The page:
The G7 X Mark II does not allow as much flexibility for flash support as most DSLR camera bodies (it does not have a hot shoe mount or PC cable port) and it does not support detachable lenses. It’s also worth noting that while the 1 inch CMOS sensor is huge for a point and shoot, it is still roughly half the size of an APCS-C type sensor (as seen in Canon’s PowerShot G1 X Mark III and Rebel DSLRs).
That said, while the PowerShot G1 X Mark III might have a larger and more detailed sensor (and an optical viewfinder), it’s built in lens is substantially slower than the G7 X Mark II’s (f2.8 – f5.6 vs. f1.8 – f2.8) and the zoom range is far more limited (24 -72mm vs. 24 – 100m). And, considering that the G1 X Mark III sells for roughly 50% more ($549 vs $999), it makes the G7 X Mark II the obvious choice when it comes to selecting a high performance point and shoot.
But if you are looking to get serious about photographing pet portraits and you’re working on a super tight budget, you might actually want to consider picking up the G7 X Mark II. In all honesty, dollar for dollar, this camera punches way outside its weight class.
Canon PowerShot G7 X Mark II specs:
- Large 1.0 inch 20.1 megapixel CMOS sensor
- Manual exposure control (unique for a point and shoot)
- Shutter speeds as fast as 1/2,000 of a second
- ISO 125 – 12800
- Manual focus control, auto focus tracking and panning shooting assist
- Super fast lens with a maximum aperture of f/1.8 (wide) – f/2.8 (tele)
- Enhanced dual sensing image stabilization (IS) and IS equipped lens
- 4.2x optical zoom (24–100mm)
- Superb minimal focal distance of only 2.0 inches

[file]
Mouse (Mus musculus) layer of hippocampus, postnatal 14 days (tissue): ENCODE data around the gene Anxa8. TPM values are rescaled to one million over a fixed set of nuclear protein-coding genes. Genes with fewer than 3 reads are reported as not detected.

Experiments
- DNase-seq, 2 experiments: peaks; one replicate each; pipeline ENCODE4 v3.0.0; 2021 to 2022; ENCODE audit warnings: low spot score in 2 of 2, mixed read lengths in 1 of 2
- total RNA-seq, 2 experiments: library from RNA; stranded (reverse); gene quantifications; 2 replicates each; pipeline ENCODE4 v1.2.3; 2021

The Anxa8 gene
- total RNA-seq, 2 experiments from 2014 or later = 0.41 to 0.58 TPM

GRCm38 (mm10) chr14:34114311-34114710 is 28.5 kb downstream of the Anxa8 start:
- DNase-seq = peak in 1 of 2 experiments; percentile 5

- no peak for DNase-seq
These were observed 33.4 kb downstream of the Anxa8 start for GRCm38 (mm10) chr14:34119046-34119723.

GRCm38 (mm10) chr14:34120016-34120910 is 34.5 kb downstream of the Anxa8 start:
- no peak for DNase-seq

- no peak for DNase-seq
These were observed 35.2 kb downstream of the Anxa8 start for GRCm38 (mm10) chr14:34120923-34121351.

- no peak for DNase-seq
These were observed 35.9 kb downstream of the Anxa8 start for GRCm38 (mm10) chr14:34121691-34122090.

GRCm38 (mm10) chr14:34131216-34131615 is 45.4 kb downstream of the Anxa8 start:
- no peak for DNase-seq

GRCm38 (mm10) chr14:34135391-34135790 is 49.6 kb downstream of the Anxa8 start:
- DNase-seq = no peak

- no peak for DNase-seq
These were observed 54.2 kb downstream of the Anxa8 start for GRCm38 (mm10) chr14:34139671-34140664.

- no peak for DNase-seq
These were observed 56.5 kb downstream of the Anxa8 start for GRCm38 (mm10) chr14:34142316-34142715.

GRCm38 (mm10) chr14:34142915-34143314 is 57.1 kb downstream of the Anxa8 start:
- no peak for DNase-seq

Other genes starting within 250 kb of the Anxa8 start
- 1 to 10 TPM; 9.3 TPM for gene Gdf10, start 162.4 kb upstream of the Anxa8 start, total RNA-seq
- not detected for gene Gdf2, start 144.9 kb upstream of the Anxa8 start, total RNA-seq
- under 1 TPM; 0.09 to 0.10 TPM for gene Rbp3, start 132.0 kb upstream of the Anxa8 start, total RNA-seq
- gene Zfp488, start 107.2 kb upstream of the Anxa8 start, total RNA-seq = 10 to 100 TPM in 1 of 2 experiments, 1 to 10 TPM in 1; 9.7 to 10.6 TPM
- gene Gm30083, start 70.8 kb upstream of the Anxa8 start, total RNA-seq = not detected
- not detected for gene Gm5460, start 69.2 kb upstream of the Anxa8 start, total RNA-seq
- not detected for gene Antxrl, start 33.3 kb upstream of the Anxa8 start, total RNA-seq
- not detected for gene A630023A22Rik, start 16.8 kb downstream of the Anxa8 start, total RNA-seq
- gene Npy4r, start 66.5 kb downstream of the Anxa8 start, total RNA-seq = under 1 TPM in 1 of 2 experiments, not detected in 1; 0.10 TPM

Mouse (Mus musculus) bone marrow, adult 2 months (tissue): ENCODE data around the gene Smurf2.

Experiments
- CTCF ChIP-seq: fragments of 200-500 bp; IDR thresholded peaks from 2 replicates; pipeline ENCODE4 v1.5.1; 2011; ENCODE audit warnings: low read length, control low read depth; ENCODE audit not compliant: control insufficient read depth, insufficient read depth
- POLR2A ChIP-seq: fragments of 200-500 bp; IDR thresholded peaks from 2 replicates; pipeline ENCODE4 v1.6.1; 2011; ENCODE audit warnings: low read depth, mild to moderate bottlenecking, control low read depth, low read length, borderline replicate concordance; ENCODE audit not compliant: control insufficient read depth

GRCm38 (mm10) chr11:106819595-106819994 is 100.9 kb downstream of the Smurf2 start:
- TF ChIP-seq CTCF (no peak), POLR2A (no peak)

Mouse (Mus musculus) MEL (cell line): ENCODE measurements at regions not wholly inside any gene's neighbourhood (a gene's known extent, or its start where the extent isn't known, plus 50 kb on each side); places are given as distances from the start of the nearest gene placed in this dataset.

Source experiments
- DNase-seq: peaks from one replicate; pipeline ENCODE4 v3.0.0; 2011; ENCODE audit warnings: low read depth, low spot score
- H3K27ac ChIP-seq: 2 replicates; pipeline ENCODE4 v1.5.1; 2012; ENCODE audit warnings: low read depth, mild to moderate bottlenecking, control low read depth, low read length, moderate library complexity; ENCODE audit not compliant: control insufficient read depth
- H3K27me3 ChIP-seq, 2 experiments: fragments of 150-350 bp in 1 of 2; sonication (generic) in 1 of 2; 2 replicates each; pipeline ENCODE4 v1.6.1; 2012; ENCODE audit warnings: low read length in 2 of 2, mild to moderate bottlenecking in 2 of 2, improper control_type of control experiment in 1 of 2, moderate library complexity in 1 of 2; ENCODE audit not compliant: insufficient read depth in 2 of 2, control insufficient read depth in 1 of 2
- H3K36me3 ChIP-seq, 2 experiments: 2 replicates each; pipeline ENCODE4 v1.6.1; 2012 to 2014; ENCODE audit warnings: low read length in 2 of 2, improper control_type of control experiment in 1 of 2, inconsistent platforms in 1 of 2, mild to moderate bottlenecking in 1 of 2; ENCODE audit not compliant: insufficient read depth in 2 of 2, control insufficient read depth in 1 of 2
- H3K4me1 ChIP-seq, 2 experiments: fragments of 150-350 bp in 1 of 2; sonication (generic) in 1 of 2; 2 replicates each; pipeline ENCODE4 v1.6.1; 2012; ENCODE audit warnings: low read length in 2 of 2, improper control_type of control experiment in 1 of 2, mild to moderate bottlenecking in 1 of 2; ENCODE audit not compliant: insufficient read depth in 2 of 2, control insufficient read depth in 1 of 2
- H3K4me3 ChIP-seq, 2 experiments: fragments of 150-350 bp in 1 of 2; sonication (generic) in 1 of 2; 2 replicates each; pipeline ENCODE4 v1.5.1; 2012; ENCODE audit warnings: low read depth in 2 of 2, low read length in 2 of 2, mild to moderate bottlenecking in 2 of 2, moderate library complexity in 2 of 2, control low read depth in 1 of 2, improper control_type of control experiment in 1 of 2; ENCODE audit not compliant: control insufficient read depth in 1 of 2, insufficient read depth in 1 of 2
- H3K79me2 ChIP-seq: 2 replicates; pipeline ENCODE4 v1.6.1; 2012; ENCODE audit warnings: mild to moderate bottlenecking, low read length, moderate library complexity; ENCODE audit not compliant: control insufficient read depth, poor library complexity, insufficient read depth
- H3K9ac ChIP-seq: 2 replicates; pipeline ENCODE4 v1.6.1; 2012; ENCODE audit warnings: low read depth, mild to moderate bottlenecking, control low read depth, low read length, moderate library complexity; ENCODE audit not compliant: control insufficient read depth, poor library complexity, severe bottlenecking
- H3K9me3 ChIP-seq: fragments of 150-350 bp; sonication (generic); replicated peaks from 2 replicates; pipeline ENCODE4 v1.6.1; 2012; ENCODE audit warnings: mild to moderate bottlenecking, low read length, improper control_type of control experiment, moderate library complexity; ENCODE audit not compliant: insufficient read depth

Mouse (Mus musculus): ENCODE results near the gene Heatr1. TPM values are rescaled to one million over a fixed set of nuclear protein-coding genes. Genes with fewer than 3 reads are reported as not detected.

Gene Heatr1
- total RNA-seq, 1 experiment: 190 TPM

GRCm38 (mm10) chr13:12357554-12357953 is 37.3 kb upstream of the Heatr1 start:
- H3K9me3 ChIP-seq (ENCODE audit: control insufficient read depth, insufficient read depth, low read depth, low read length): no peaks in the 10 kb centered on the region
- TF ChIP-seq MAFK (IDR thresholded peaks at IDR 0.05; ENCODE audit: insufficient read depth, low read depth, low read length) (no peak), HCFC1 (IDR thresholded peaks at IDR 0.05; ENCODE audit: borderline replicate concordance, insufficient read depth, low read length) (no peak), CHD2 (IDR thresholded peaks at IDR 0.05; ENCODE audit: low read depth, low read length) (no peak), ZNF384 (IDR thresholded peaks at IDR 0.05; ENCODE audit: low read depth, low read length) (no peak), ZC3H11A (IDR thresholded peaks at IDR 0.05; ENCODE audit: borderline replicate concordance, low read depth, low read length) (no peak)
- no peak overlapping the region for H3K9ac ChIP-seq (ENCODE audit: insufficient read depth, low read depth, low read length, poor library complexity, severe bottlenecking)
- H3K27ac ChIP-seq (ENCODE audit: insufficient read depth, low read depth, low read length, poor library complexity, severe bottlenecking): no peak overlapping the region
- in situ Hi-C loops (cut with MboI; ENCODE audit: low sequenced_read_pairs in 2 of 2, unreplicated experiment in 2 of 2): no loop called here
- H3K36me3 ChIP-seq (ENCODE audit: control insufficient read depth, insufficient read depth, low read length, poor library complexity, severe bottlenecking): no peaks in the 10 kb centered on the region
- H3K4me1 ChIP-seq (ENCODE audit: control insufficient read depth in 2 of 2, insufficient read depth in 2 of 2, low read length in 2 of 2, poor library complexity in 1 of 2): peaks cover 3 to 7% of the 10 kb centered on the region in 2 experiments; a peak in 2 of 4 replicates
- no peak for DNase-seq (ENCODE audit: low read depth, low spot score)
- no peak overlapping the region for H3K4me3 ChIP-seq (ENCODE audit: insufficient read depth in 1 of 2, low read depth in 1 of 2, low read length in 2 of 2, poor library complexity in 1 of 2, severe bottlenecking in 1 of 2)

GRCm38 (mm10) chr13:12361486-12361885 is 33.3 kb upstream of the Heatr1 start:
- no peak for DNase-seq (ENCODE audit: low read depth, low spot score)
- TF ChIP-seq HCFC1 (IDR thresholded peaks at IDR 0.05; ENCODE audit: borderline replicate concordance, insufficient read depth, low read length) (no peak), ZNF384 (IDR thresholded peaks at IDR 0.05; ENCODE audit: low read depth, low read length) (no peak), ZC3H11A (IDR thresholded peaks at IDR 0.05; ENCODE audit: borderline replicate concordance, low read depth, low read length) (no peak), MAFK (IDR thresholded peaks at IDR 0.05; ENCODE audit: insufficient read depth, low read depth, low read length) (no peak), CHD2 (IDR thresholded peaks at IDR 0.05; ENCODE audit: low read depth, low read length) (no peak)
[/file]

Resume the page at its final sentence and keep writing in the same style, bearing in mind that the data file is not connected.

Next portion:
- Full HD capabilities
- Up to 8 fps continuous shooting (DIGIC 7 Image Processor)
- Capable of shooting in RAW, JPEG, & RAW + JPEG (with in-camera RAW conversion)
- 3″ LCD touch screen (can be tilted up 180 degrees for selfies)
- Popup on-camera flash
- Time-laps movie mode (1 – 30 second intervals)
- Built in Wifi / NFC connectivity and wireless control
- iOS and Android compatibility
- Battery is removable, but still supports in-camera charging via USB
- Slim design (Approx. 4.15″ x 2.4″ x 1.65″)
- Lightweight (Approx. 10.4 oz)
- Tripod support
- Compatible with Canon’s WP-DC55 waterproof case (waterproof up to 130ft or 40m)
DSLR Cameras for Pet Photography
DSLR is an acronym that stands for Digital Single-Lens Reflex. The name references the mirror that allows light to bounce from the lens to the view finder. When the user pushes the shutter button the reflex mirror lowers and instead allows light to pass to the camera’s sensor.
These are a very popular camera body type and the one you’re most likely to associate with most forms of professional photography, often used by wedding photographers, pet photographers and most forms of consumer oriented portrait photography. The primary reason these cameras are so popular in so many different photography niches is that they offer a great deal of creative control and freedom.
DSLR is the default camera body for most pet photography pros
With a DSLR a trained photographer has full control over how their camera functions, being able to quickly swap between multiple programmed exposure modes or manually set their exposure, controlling the exact ISO (the sensor sensitivity), shutter speed and aperture width. DSLR cameras also allow pet photographers the ability to swap lenses and work with a wide range of flashes, strobes, monolights and other forms of triggered or high speed synced light sources.
DSLR’s come in a wide range of prices, starting as low as $500 or under and up to $5,000 just for the base, with lenses ranging from $99 to as high as $15,000 for speciality, cinematic and super telephoto zoom lenses.